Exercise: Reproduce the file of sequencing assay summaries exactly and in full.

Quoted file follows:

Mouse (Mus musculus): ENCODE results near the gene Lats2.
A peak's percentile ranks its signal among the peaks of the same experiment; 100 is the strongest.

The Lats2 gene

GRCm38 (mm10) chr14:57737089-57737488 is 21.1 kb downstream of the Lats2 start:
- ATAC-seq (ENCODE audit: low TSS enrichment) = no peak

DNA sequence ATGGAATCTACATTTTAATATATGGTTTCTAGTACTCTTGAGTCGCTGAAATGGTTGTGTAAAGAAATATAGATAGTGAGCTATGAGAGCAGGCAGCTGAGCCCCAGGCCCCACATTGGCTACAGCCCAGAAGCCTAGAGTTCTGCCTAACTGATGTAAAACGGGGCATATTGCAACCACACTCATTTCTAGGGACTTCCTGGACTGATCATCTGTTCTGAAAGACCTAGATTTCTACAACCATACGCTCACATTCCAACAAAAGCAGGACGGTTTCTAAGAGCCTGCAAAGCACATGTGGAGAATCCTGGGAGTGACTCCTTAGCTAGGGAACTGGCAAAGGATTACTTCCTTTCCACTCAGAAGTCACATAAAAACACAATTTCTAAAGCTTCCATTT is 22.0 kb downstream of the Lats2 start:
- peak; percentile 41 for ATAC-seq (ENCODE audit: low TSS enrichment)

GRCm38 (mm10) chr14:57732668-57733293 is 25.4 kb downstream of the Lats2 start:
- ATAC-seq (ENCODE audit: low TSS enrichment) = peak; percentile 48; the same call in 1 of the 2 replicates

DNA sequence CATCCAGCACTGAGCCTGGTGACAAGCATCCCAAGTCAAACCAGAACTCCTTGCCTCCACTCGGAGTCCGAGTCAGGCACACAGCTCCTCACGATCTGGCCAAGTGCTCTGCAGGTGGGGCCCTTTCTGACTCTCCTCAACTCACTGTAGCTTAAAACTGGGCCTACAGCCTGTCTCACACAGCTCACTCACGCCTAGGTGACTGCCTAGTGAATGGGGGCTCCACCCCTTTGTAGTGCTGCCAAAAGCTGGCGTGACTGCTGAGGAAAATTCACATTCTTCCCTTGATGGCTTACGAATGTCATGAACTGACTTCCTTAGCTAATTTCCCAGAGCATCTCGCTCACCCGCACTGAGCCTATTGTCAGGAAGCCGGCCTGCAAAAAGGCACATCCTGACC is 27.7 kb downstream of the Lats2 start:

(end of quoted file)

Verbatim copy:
Mouse (Mus musculus): ENCODE results near the gene Lats2.
A peak's percentile ranks its signal among the peaks of the same experiment; 100 is the strongest.

The Lats2 gene

GRCm38 (mm10) chr14:57737089-57737488 is 21.1 kb downstream of the Lats2 start:
- ATAC-seq (ENCODE audit: low TSS enrichment) = no peak

DNA sequence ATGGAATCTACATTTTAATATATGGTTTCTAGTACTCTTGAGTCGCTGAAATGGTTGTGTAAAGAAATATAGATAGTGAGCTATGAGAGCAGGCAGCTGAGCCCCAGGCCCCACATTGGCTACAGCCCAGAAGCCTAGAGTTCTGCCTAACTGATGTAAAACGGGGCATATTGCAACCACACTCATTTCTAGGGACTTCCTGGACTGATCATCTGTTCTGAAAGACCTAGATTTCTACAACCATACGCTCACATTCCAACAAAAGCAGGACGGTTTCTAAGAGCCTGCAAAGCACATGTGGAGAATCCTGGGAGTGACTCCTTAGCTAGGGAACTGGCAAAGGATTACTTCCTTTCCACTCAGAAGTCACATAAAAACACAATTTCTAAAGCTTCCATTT is 22.0 kb downstream of the Lats2 start:
- peak; percentile 41 for ATAC-seq (ENCODE audit: low TSS enrichment)

GRCm38 (mm10) chr14:57732668-57733293 is 25.4 kb downstream of the Lats2 start:
- ATAC-seq (ENCODE audit: low TSS enrichment) = peak; percentile 48; the same call in 1 of the 2 replicates

DNA sequence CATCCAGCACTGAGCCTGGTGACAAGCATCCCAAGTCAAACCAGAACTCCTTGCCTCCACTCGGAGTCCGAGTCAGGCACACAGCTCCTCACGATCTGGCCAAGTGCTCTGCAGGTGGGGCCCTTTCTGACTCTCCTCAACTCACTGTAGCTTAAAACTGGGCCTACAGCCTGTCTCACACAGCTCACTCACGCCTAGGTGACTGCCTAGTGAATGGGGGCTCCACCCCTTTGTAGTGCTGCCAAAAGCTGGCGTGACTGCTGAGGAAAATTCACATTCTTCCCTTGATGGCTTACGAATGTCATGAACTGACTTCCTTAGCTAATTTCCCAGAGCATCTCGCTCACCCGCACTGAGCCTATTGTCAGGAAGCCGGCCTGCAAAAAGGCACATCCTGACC is 27.7 kb downstream of the Lats2 start: